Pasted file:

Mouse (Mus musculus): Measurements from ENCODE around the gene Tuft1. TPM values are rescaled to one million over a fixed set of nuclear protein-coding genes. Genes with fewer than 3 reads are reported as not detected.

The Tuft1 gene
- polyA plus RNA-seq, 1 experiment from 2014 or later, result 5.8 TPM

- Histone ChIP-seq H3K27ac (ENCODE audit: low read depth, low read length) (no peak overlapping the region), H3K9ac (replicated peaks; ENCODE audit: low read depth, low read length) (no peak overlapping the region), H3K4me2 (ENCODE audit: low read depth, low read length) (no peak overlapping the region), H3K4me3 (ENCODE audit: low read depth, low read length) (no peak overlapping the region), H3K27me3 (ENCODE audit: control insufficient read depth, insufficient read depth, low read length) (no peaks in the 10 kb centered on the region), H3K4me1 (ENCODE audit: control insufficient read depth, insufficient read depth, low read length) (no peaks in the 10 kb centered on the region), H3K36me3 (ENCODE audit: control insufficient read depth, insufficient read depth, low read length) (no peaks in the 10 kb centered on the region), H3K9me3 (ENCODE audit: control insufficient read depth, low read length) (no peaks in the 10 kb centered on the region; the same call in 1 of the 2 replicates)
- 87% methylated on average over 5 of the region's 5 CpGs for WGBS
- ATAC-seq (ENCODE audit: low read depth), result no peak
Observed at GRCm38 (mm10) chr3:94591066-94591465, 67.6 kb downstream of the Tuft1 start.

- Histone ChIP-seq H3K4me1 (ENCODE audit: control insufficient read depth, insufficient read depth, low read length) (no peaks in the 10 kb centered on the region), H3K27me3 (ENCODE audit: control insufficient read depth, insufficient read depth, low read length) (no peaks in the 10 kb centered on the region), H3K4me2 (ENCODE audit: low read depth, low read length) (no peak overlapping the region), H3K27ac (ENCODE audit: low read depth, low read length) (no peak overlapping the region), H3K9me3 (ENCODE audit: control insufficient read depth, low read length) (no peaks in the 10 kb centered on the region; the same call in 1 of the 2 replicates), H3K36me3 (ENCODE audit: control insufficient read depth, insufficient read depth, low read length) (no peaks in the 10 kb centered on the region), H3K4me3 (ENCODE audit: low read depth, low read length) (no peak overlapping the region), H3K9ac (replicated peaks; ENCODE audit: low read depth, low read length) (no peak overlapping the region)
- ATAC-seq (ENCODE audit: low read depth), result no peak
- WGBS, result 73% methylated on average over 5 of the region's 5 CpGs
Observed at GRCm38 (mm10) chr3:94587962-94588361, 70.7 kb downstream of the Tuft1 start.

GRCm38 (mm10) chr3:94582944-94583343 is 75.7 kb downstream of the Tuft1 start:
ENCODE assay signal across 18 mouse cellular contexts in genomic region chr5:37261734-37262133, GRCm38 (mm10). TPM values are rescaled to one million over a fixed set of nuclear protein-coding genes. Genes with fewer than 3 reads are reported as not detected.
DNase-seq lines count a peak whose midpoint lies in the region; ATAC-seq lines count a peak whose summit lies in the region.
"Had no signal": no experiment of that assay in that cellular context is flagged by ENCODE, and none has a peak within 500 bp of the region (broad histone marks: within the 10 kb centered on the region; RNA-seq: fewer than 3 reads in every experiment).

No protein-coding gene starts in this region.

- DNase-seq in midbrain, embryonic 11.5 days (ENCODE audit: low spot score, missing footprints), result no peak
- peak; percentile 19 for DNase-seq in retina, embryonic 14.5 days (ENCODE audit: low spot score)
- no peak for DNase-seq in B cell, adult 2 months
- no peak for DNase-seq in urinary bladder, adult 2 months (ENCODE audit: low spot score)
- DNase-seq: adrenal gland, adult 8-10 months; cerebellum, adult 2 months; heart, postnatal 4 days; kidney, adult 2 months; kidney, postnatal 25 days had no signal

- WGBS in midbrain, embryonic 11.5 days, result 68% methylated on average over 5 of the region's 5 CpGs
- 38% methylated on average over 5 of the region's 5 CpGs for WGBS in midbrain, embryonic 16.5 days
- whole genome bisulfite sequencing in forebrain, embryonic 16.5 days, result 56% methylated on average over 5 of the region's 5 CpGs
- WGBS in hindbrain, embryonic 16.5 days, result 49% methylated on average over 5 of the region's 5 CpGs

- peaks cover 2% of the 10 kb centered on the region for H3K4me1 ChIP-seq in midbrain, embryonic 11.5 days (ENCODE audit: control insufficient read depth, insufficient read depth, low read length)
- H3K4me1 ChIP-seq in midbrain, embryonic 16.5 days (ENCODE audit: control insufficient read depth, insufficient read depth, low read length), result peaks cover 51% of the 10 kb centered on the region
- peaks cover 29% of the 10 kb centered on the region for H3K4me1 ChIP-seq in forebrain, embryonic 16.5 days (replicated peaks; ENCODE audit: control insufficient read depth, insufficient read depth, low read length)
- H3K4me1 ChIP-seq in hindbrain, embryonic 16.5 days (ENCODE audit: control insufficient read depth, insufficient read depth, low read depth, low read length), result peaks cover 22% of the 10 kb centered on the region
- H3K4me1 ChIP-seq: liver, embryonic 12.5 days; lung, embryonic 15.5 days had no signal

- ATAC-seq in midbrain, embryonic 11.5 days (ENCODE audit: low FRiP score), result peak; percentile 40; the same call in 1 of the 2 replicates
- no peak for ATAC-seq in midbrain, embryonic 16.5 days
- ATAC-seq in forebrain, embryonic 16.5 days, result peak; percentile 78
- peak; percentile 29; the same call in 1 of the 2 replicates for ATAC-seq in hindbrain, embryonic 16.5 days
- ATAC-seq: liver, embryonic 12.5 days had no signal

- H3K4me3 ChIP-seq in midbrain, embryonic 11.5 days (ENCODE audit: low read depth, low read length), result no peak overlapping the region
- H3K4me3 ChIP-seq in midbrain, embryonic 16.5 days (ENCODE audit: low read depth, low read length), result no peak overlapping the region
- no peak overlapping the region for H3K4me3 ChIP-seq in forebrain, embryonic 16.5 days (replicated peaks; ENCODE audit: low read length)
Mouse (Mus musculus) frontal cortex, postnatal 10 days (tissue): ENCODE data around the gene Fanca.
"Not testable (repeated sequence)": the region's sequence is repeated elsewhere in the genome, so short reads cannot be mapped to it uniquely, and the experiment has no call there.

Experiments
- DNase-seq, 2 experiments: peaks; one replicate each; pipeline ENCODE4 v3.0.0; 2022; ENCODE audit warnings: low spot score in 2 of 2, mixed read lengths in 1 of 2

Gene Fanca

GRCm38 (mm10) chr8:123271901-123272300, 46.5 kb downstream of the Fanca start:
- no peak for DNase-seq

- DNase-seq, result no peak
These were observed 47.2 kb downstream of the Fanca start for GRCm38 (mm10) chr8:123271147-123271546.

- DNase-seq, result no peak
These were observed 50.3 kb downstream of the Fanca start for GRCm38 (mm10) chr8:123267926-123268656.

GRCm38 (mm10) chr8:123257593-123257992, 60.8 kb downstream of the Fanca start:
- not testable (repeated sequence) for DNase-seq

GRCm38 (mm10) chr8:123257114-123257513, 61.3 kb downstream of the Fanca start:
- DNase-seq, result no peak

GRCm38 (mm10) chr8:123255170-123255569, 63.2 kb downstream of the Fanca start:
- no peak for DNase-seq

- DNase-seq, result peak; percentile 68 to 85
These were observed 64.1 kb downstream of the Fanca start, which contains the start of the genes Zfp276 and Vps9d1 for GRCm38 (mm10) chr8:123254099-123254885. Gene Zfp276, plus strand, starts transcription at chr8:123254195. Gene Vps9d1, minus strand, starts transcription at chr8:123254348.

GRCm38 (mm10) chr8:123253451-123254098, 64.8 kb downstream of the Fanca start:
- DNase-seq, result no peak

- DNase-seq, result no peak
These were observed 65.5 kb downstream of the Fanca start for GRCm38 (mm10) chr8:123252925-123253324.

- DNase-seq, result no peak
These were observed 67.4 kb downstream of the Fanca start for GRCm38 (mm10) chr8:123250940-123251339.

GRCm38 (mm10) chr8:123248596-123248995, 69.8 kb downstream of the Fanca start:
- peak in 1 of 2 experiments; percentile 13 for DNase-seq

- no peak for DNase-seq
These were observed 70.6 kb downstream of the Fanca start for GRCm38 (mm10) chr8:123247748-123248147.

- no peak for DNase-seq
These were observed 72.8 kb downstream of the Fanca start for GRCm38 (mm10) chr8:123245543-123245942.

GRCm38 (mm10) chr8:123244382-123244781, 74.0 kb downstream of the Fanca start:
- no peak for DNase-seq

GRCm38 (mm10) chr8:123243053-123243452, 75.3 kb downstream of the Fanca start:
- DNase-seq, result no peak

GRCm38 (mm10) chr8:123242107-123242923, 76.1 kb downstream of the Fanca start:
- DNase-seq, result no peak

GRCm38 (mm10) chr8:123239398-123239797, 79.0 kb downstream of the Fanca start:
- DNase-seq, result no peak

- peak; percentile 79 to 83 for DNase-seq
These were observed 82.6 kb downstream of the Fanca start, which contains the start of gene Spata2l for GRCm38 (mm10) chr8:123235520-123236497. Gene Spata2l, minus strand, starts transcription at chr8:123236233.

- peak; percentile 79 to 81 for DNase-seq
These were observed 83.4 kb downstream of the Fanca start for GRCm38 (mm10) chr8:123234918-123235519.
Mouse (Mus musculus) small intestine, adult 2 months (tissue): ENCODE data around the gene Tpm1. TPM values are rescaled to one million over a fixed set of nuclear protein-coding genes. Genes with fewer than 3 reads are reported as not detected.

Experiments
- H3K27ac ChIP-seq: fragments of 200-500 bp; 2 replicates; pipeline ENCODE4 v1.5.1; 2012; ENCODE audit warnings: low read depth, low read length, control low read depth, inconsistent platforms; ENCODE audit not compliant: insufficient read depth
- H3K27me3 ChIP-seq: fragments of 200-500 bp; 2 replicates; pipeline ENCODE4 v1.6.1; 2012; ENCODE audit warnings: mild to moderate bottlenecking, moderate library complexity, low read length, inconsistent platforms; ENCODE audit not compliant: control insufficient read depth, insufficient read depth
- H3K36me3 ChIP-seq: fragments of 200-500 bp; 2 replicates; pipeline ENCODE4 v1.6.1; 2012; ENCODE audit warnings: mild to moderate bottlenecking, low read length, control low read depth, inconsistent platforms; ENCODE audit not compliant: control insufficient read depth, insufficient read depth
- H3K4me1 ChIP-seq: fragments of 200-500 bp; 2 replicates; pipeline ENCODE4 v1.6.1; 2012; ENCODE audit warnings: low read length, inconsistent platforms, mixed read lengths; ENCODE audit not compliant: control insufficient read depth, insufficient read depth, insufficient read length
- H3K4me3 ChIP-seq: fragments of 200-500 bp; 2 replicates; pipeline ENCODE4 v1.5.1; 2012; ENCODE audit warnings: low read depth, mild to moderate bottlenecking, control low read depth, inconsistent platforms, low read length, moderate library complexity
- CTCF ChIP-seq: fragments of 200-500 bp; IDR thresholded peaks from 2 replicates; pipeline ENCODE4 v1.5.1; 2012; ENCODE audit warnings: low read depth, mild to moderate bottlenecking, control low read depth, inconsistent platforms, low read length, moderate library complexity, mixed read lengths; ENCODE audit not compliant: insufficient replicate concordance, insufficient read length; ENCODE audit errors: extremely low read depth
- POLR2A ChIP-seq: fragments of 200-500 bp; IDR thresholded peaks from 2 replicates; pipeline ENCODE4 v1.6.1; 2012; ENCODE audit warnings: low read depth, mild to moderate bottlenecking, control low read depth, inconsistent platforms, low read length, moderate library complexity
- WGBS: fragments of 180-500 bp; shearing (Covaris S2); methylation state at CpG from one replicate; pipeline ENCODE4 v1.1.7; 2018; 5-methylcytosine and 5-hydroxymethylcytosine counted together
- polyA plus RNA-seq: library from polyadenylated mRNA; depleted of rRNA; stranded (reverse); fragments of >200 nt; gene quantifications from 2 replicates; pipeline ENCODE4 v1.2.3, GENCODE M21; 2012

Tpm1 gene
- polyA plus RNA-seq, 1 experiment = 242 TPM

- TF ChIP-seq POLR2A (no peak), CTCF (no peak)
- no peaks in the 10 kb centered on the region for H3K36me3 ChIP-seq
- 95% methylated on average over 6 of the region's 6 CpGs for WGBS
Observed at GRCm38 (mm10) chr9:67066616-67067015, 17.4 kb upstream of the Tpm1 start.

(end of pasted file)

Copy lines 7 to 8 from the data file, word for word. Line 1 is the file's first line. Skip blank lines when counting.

Observed at GRCm38 (mm10) chr3:94591066-94591465, 67.6 kb downstream of the Tuft1 start.

- Histone ChIP-seq H3K4me1 (ENCODE audit: control insufficient read depth, insufficient read depth, low read length) (no peaks in the 10 kb centered on the region), H3K27me3 (ENCODE audit: control insufficient read depth, insufficient read depth, low read length) (no peaks in the 10 kb centered on the region), H3K4me2 (ENCODE audit: low read depth, low read length) (no peak overlapping the region), H3K27ac (ENCODE audit: low read depth, low read length) (no peak overlapping the region), H3K9me3 (ENCODE audit: control insufficient read depth, low read length) (no peaks in the 10 kb centered on the region; the same call in 1 of the 2 replicates), H3K36me3 (ENCODE audit: control insufficient read depth, insufficient read depth, low read length) (no peaks in the 10 kb centered on the region), H3K4me3 (ENCODE audit: low read depth, low read length) (no peak overlapping the region), H3K9ac (replicated peaks; ENCODE audit: low read depth, low read length) (no peak overlapping the region)